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Emanuel BACH (1714-1788)
St Mark Passion (1786)
Maria Soulis (alto)
Bart Driessen (bass) – High Priest, Second False Witness,
Thomas Dewald – Evangelist
Ulf Bastlein – Jesus
Daniel Sans – Peter, Pilate, First False Witness
Simon Berg – Judas
Stefanie Dasch – servant
Europa Chor Akademie
Mendelssohn Sinfonia/Joshard Daus
rec. live, Die Glocke, Grosser Saal, Bremen, April 2006
Bach moved to Hamburg in 1768 and was asked to perform the
prevailingly popular “Old School” passions in the city’s
churches. Bach himself hadn’t been sure whether Hamburg preferred
passions “in the historical and old fashion with the Evangelist” as
he wrote in an anxious letter to Georg Michael Telemann “or
in the fashion of an oratorio.” The answer was the former;
the latter, the more modern way, involved contemporary texts.
St. Mark Passion was to be performed every four years and
versions exist from 1774, 1778, 1782 and 1786, the version
heard here. They are all based on Homilius’s St Mark’s Passion
in the abbreviated version C.P.E Bach had performed in Hamburg
in 1770. Adaptations invariably followed with duets and choruses
differing from one version to the next. By the 1786 revision
all the “free” (non biblical) movements were Bach’s own work,
albeit a number were reworkings of his own songs.
work is in essence therefore a pasticcio, grounded on Homilius’s
long accepted plan. Bach added variety to the succeeding
settings though in essence much was static, the new arias
and choruses creating the impression of a newly composed
work. It was an effective and practical piece of self-poaching
and enabled Bach to refashion the work with a minimum of
it is very securely in the old style. The song melodies are
in effect songs-with-orchestra and that’s true of the newly
composed arias as well, Bach rigidly apportioning the arias
to the old established schema. Bach tended here to jettison
the Baroque aria and embrace what Uwe Wolf calls in his booklet
notes calls “folk-like melodies.” Here therefore the “free” parts
are Bach’s own and the non-biblical texts taken from works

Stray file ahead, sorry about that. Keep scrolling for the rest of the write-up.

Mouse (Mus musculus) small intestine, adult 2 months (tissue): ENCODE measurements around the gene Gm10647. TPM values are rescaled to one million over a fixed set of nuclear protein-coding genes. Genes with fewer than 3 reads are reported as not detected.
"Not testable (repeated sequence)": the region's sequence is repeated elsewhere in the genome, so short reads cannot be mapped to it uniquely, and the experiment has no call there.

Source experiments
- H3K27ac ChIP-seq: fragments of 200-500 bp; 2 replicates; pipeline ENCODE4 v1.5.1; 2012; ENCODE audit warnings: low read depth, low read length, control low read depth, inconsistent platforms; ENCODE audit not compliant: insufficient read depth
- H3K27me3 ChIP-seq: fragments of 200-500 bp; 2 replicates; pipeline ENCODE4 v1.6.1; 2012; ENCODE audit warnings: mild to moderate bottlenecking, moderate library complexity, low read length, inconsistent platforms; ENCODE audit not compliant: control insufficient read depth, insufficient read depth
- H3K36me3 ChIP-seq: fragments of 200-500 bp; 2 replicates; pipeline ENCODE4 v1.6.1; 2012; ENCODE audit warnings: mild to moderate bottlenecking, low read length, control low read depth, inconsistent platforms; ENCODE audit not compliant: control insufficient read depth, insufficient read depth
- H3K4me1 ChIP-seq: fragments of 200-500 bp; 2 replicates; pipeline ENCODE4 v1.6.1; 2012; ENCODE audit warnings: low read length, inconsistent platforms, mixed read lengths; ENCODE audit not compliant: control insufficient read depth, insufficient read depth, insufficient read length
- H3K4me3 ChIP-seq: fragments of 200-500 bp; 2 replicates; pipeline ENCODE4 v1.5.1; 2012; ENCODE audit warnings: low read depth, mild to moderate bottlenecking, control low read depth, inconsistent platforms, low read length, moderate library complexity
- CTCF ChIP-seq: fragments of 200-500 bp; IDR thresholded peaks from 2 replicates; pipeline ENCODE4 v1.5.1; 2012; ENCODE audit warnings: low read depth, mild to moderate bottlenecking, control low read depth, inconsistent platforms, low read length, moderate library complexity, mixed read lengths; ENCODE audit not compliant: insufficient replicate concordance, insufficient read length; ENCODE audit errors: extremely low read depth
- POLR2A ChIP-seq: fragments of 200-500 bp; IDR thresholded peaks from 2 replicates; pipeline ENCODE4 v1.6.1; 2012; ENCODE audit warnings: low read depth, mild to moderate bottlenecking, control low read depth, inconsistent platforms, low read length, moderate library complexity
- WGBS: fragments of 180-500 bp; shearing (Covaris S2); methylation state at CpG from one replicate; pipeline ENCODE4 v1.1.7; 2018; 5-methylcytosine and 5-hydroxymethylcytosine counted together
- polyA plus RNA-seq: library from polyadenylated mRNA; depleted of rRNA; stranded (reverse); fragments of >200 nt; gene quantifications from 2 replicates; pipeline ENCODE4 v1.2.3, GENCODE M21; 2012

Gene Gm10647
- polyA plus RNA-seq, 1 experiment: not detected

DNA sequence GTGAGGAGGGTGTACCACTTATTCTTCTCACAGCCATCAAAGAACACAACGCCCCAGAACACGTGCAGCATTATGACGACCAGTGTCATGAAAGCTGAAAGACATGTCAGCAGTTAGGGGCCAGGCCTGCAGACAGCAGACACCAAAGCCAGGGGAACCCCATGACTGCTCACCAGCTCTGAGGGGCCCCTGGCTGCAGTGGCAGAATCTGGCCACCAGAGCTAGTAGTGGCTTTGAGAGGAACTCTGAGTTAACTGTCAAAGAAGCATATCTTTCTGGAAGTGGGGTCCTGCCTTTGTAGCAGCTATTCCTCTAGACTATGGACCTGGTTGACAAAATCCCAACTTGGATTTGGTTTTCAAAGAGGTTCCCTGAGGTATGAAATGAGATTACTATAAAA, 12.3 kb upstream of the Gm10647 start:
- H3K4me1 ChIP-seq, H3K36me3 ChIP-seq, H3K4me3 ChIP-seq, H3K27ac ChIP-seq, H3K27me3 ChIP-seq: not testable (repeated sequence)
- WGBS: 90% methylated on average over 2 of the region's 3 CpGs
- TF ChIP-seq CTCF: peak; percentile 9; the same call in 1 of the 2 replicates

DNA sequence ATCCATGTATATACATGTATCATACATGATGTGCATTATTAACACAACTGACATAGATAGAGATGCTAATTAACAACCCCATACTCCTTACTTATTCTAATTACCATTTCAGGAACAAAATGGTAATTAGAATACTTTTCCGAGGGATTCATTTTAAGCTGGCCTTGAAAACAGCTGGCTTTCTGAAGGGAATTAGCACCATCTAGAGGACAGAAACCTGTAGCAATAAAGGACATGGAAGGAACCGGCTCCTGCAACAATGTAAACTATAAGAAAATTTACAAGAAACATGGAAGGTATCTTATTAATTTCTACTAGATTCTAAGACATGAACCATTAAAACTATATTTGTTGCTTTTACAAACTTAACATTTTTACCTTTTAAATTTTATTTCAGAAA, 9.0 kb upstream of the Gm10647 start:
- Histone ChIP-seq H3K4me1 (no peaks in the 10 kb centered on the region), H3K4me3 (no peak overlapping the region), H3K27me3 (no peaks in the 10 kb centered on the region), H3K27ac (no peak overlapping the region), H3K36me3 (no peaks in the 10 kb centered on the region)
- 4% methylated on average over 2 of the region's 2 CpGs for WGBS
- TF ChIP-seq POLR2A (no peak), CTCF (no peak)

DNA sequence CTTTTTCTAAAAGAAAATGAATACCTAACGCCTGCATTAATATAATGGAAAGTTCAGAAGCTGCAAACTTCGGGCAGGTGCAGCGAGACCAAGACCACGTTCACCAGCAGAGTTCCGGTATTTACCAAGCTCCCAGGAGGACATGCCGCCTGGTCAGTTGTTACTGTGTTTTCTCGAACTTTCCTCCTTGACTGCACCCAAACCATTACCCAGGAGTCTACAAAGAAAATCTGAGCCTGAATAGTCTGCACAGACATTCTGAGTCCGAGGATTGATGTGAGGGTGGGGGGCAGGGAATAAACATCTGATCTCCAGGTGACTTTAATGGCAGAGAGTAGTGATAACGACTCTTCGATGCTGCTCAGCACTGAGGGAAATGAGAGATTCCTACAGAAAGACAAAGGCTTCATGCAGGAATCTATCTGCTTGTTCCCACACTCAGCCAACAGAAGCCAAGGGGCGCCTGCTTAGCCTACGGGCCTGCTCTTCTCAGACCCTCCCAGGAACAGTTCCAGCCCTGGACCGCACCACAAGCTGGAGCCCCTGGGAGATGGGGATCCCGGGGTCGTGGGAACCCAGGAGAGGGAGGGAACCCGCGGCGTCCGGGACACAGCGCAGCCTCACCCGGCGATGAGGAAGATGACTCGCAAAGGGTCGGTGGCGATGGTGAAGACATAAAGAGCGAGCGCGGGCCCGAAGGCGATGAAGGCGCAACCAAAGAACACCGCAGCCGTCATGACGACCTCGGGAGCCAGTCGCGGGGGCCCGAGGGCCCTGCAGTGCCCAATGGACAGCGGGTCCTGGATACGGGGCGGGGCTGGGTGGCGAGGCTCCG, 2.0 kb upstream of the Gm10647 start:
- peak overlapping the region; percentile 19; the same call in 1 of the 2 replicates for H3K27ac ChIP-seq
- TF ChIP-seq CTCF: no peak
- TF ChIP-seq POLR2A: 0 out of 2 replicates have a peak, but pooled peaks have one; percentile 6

of Christoph Christian Sturm, a generation younger than Bach
but who died in the year that the St Mark Passion was written.
performance is a world premiere recording of the 1786 Passion.
The choruses are finely marshalled and controlled, and solo
contributions though variable are thoughtful and musical.
Mezzo Maria Soulis has a grave and perceptive approach to
the texts – her aria Nein, ich fliehe nicht dein Kreuz is
finely nuanced though her vibrato has a tendency to widen
too much. Sometimes C.P.E Bach will surprise us, as he does
with the unusually brisk and cheerful chorus Von Ewigkeit
warst du bestimmt. An example of Bach’s instrumental
flair comes in the aria [No.9] Durchdenk ich meines Heilands
Leben where we find the wind writing very personable
and more to the point strongly to the fore.
is a technical peculiarity. At various points voices come
out of one channel only. This happens particularly in the
concerted voice section of the recitative Einer aber von
denen [No.12] and in the solo aria [No.41] Furchtbar
blickst du auf ihn nieder.
aria-less in conventional baroque terms the Passion may strike
one now perhaps as too desiccated and plain but it is revealing
of contemporary taste in Hamburg as to prevailing musical
and liturgical orthodoxies, as to the adaptability of the
form and the means and measures taken by composers such as
C.P.E Bach to circumvent, expand or otherwise utilise it.
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